On April 13, the European Union delegation to Egypt and the head of Egypt's electoral commission signed an agreement to expedite setting up a complete Elections Observation Mission. Preceded by a somewhat unexpected trip by the European Union’s High Representative for Foreign Affairs and Security Policy Catherine Ashton, the agreement has one predictable aim: to observe the imminent presidential elections, the first round of which is due to take place May 26-27. The decision was hardly unanimous, and there were significant voices both in favor of the deployment and critically opposed to it.
The agreement that will govern the setup is due any day now. While it is technically non-binding, it will carry certain moral and political weight. Regardless of the pact, however, the debate will continue within the EU and elsewhere over whether the EU should be conducting an elections mission at all.
There are essentially three camps on this issue. The first is composed of the current Egyptian government and its allies, all of whom are eager for the EU to organize a monitoring operation. The Egyptian authorities want as much international observation as possible for external and international validation of the process. Although the military-backed authorities enjoy substantial public support within the country, Egyptian officials want their standing to be restored in the international community — a standing that has taken quite a beating in the past nine months. Regionally in the Arab world, Egypt is in a strong position, with only Qatar and Tunisia expressing any significant opposition or criticism of the current regime, though the same cannot be said for Western and African countries. Egypt continues to suffer immense criticism in many quarters. Elections that receive a stamp of approval from the EU would back the argument that Egypt is on its way to democracy.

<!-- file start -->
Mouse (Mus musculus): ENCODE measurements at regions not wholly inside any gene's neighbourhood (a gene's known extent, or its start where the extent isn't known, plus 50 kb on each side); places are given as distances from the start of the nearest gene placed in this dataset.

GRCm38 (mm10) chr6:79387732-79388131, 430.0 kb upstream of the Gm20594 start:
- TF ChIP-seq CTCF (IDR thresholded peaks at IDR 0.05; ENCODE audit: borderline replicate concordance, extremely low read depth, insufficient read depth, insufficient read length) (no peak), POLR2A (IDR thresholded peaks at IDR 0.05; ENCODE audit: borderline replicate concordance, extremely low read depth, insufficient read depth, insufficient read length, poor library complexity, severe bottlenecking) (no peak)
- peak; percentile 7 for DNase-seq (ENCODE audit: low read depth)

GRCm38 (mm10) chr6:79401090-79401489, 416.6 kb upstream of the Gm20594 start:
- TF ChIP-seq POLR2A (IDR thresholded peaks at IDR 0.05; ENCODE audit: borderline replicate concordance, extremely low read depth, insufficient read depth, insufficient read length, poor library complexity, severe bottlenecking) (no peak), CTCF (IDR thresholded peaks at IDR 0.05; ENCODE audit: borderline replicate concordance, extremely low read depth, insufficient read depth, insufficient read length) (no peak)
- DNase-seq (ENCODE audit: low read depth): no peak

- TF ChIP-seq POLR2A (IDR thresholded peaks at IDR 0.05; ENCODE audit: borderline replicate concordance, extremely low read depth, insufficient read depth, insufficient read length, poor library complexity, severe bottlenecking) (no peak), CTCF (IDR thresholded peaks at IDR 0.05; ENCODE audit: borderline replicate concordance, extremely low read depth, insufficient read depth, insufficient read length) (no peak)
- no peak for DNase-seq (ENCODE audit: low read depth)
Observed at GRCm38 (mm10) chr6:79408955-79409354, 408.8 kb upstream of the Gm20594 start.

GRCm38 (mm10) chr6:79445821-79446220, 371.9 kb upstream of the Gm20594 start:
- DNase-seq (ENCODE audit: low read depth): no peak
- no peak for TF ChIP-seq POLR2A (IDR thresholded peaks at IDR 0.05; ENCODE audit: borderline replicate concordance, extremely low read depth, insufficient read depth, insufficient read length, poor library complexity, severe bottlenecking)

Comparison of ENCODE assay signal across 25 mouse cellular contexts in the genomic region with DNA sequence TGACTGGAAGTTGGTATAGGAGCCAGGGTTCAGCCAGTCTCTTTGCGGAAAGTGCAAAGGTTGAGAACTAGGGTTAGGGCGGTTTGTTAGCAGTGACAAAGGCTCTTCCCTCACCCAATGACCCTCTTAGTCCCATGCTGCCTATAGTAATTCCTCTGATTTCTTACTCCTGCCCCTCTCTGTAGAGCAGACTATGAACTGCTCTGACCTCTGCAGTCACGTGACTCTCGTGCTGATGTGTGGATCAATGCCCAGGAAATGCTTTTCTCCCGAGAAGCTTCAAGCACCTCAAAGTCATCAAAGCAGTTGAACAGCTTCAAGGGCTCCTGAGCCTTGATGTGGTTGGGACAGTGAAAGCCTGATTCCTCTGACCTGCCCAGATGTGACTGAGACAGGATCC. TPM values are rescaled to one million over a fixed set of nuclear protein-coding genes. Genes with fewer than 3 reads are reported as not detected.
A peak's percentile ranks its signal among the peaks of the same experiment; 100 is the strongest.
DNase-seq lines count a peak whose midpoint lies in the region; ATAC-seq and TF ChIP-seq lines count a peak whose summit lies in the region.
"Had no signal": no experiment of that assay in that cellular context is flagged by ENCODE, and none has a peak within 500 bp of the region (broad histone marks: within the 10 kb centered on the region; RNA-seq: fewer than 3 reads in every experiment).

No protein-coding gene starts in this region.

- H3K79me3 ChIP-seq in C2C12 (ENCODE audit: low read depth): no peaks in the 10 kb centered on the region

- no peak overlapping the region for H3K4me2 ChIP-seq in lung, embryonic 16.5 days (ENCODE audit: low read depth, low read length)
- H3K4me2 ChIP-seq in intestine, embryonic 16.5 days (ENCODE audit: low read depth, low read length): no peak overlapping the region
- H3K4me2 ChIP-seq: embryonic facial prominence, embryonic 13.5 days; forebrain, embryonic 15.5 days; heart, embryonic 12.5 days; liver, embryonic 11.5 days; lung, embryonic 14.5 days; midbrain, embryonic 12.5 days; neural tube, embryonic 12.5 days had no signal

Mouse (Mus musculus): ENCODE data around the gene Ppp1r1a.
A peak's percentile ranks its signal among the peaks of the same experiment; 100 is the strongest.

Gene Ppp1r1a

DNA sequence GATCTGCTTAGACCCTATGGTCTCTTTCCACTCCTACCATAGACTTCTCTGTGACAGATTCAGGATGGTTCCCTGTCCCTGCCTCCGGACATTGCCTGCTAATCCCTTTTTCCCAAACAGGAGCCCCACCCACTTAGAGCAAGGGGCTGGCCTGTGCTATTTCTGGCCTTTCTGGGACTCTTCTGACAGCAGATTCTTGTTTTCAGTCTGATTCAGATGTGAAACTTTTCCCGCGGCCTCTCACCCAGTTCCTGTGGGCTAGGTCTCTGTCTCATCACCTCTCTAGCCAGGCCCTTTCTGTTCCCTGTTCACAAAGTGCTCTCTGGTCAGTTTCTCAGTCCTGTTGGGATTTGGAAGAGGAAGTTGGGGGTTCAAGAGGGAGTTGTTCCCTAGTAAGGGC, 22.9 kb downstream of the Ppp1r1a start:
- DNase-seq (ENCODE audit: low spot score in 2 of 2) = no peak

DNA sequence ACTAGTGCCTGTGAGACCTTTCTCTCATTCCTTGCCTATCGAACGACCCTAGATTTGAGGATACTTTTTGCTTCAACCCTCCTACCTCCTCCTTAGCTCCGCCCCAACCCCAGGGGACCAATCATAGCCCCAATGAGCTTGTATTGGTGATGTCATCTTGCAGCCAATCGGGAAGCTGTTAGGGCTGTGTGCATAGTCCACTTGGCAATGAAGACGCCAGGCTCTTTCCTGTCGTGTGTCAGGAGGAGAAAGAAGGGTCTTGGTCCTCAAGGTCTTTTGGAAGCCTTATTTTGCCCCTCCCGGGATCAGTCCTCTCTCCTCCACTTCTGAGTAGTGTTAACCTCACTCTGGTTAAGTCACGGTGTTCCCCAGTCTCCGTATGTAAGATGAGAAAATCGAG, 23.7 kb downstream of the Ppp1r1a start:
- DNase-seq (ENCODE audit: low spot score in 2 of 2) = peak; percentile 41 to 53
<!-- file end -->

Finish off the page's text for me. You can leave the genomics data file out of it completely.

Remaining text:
Within the EU’s own institutions, however, there are two strong views. The first, an important, albeit minority viewpoint, is that the EU should not engage in any monitoring of the Egyptian electoral process. The assumptions behind this view are simple: The electoral process is not going to live up to the EU’s standards of "fair" and "free." Various institutions of the EU have closely followed reports of human rights abuses in Egypt, and many within those institutions privately consider such violations appalling.
Beyond that, the Egyptian constitutional referendum earlier this year severely disappointed many within the EU who identified the environment prior to the referendum as critically unbalanced. Campaigners against it, for example, were rigorously suppressed. Monitoring of the procedures involved will inevitably provide legitimacy to the current Egyptian administration, a legitimacy that proponents of this view are unwilling to provide.
The second view, which has won the argument and is the general perspective of most member states, is that the EU should indeed direct a mission to witness the elections process in Egypt. The presumptions underpinning this view are not that the Egyptian authorities will conduct a fair and free presidential election — even though, many will acknowledge, they expect fair and free elections would result in an Abdel Fattah al-Sisi presidency. Rather, many seem to expect that there will be substantial shortcomings in the polling process, and they want an observation mission to openly and comprehensively record them. The alternative would be, according to proponents of this view, to criticize the process from afar without much in the way of evidence. Many civil society actors in Egypt as well as in the EU who were critical of the regime of former President Mohammed Morsi but are deeply opposed to the abuses of the current government privately share this view.